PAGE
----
Any photos not otherwise credited are from the personal collection of Frank Passic, Albion Historian.
Morning Star, June 22, 2003, Pg. 5
Can you believe that it has now been one decade (10 years) since our downtown Superior Street was rebricked? The $1.5 million project was a major event in Albion’s history which affected the entire community. It included detours throughout the city, the construction of a new bridge over N. Superior St., a modernized railroad crossing, and the laying of new underground utility wires. Work began on the afternoon of Tuesday, May 11 with the demolition of the N. Superior St. bridge, and the following morning workers began removing the bricks along the length of the street.
A coordinated group of local officials, the Albion Chamber of Commerce, MDOT, and others assisted with organizing, scheduling, and helping people and businesses cope with the disruption. A project coordinator, Jenny Kelly, was hired to act as a liason to all affected businesses and interested parties. Her office was located in the Albion Volunteer Service Center.
As part of a positive marketing ploy to keep customers and businesses in downtown Albion during the disruption, a slogan and logo was adopted: “Albion--Paving the Way for a Superior Future.” There was even a special commemorative postmark placed on envelopes and cards by our local postoffice with that slogan/logo. These are collectors items today. Decorative address numbers were attached to the rear of buildings, and many remain there today. Various events and promotionals were held throughout the summer months to help support the downtown businesses. One event that brought the community together was the Great American Car Race on Tuesday, July 6. These antique autos were the first to officially ride on the new pavement, and Albion garnered alot of positive pubicity and an award for showing the most enthusiasm.
As part of the project, the bricks were extended from Erie southwards to Ash St. and a new base laid so the entire length of downtown Albion would be brick. This was the result of a $331,000 grant from the Federal government and $66,200 in matching MDOT funds. Of course with a proper base, this block has since weathered the best. Compare that block today with others where the old 1940-laid cement base was kept.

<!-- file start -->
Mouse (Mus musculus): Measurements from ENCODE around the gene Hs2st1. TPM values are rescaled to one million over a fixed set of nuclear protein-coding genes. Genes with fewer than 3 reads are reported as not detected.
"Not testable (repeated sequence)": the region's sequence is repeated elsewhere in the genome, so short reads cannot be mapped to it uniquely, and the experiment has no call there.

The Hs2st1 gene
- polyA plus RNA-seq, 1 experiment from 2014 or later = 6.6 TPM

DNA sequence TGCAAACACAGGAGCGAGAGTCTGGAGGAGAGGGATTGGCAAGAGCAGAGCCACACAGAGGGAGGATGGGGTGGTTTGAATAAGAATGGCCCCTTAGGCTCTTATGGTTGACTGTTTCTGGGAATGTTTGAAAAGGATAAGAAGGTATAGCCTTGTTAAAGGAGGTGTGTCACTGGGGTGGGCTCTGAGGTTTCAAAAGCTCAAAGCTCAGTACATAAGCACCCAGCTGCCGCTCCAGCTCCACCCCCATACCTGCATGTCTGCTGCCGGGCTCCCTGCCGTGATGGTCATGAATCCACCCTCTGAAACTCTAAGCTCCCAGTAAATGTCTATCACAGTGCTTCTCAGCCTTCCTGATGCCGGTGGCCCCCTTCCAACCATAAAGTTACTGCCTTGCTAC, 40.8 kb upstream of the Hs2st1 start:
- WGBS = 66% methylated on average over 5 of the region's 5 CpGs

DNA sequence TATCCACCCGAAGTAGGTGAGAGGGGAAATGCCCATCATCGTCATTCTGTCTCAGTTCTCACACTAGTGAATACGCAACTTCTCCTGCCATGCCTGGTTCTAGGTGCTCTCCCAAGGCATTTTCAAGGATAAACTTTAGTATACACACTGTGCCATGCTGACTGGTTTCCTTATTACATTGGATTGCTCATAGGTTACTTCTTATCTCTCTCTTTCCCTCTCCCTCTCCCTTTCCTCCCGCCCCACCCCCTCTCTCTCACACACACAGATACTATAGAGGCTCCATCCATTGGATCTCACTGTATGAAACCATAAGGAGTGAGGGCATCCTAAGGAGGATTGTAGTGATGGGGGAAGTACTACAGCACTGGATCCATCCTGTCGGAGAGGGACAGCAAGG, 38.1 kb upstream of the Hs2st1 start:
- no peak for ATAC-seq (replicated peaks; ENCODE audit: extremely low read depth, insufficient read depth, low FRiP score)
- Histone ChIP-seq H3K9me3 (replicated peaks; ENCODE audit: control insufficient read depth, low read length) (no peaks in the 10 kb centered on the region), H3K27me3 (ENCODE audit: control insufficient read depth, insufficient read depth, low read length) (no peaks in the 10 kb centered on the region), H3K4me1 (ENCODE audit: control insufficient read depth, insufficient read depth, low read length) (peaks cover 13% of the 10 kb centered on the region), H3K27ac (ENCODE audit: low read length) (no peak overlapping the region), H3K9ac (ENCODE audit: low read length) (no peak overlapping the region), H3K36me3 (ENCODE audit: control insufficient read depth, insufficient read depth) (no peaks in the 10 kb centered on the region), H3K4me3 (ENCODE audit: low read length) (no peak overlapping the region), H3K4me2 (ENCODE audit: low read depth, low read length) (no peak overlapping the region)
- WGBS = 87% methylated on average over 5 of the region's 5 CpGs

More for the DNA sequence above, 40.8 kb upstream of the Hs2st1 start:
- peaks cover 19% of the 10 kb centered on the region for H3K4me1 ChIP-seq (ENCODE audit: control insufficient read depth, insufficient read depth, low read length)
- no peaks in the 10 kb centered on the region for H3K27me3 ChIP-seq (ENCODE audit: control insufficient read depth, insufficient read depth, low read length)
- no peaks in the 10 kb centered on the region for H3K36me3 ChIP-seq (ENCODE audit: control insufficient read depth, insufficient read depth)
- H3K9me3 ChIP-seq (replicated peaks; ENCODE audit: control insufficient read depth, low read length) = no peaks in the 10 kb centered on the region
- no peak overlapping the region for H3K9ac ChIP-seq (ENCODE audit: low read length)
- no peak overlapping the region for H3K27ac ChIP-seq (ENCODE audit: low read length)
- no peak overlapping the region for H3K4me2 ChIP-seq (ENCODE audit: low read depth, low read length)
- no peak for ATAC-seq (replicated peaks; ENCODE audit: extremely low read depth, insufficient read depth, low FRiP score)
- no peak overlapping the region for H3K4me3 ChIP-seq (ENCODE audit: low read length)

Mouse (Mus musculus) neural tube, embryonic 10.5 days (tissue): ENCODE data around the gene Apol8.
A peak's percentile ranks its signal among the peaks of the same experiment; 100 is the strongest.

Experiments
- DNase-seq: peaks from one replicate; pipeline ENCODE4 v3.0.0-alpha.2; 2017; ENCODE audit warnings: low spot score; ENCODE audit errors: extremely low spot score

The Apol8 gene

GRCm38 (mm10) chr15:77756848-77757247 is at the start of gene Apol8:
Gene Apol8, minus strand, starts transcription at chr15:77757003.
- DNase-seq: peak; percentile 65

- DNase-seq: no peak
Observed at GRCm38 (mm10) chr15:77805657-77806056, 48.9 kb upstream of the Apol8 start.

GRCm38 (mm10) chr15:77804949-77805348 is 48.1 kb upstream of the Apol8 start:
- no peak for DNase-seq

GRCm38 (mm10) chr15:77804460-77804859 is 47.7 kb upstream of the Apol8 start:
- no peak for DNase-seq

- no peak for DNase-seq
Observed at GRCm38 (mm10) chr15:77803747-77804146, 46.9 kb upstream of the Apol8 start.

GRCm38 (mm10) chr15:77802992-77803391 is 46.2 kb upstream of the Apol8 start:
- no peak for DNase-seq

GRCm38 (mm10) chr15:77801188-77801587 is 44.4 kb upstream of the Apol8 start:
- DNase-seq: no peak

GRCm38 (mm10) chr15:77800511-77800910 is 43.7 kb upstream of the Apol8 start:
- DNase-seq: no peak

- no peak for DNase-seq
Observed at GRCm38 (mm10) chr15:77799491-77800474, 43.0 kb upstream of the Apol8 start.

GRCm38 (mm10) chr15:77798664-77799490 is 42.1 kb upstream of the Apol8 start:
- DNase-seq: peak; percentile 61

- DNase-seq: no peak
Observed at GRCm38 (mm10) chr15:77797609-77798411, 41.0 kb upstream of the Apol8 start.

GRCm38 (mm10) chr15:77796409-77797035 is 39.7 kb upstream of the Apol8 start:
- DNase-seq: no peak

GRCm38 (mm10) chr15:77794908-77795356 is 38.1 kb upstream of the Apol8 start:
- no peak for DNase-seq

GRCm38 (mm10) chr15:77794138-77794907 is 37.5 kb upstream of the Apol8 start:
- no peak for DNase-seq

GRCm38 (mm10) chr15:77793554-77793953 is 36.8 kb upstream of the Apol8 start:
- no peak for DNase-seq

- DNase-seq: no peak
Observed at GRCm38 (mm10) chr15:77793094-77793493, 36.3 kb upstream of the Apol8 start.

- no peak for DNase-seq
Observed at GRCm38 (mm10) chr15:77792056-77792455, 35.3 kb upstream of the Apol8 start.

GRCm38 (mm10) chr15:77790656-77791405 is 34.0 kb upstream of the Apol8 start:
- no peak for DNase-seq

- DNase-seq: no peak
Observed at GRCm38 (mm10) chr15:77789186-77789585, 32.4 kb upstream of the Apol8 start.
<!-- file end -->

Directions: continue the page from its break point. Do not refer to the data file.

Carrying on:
It was in this added block that the rebricking first began at 11:30 a.m. on Friday, June 18. Workers began their bricklaying appropriately in front of the Albion Chamber of Commerce. Work progressed rapidly, and this 1-block section was opened to general traffic on Thursday, July 8. The section between Erie and Porter Sts. was re-opened on Friday, July 23. The part of the project that took the longest was the delicate demolition and reconstruction of the N. Superior St. bridge. From an engineering standpoint, that had to be accomplished without collapsing the adjoining buildings over the Kalamazoo River which shared the same beams and foundations with the old bridge. With the completion of the new bridge, the entire street was finally reopened on Thursday, October 14. The overall project was handled by Milbocker & Sons of Allegan, while the brick-laying was sub-contracted to the Seidl Company of Newburyport, Massachusetts.
For the record, around 400,000 Glen-Gery Bricks were used in the project. The red “K & W” colored bricks were produced at the company’s Bigler, Pennsylvania plant. They arrived in Albion on Monday, June 14, in cubes of 470 each, and measure 4 x 8 x 2¼.” The white bricks bear the company color of “W32.” For safety considerations, the new bricks had a porous texture instead of a smooth surface the 1940 bricks had. This was to help keep pedestrians from slipping. The 1940 bricks were transported to the “tree dump” on Brownswood Road where they were sold to eager buyers at 10¢ apiece.
Then-current regulations resulted in a minimal loss of some parking spaces. The parking areas were marked with white bricks, as well as pedestrian crossings and the center line. Controversy arose when the state covered over the center white brick line with double-line yellow peel-off reflective tape. In recent years the parking area has been set back even further away from the intersections at W. Center and W. Porter Sts. A traffic signal light was installed on May 6, 1993 at the intersection of S. Eaton and W. Erie Sts. to handle the increased detour traffic. This light was allowed to remain after the project and remains there today to help the traffic flow.
The project was officially ended on Sunday, October 31 with a ribbon cutting ceremony held at Bournelis Park. It was attended by a wide variety of persons associated with the project, and local citizens--all whom were thankful that the project was now over. From our Historical Notebook this week we present a photograph of the first 1940 bricks being removed early in the morning on Wednesday, May 12, 1993 at the Superior and Erie Sts. intersection. How many of our readers remember the 1993 rebricking project?
The first 1940 bricks being removed
All text copyright, 2014 © all rights reserved Frank Passic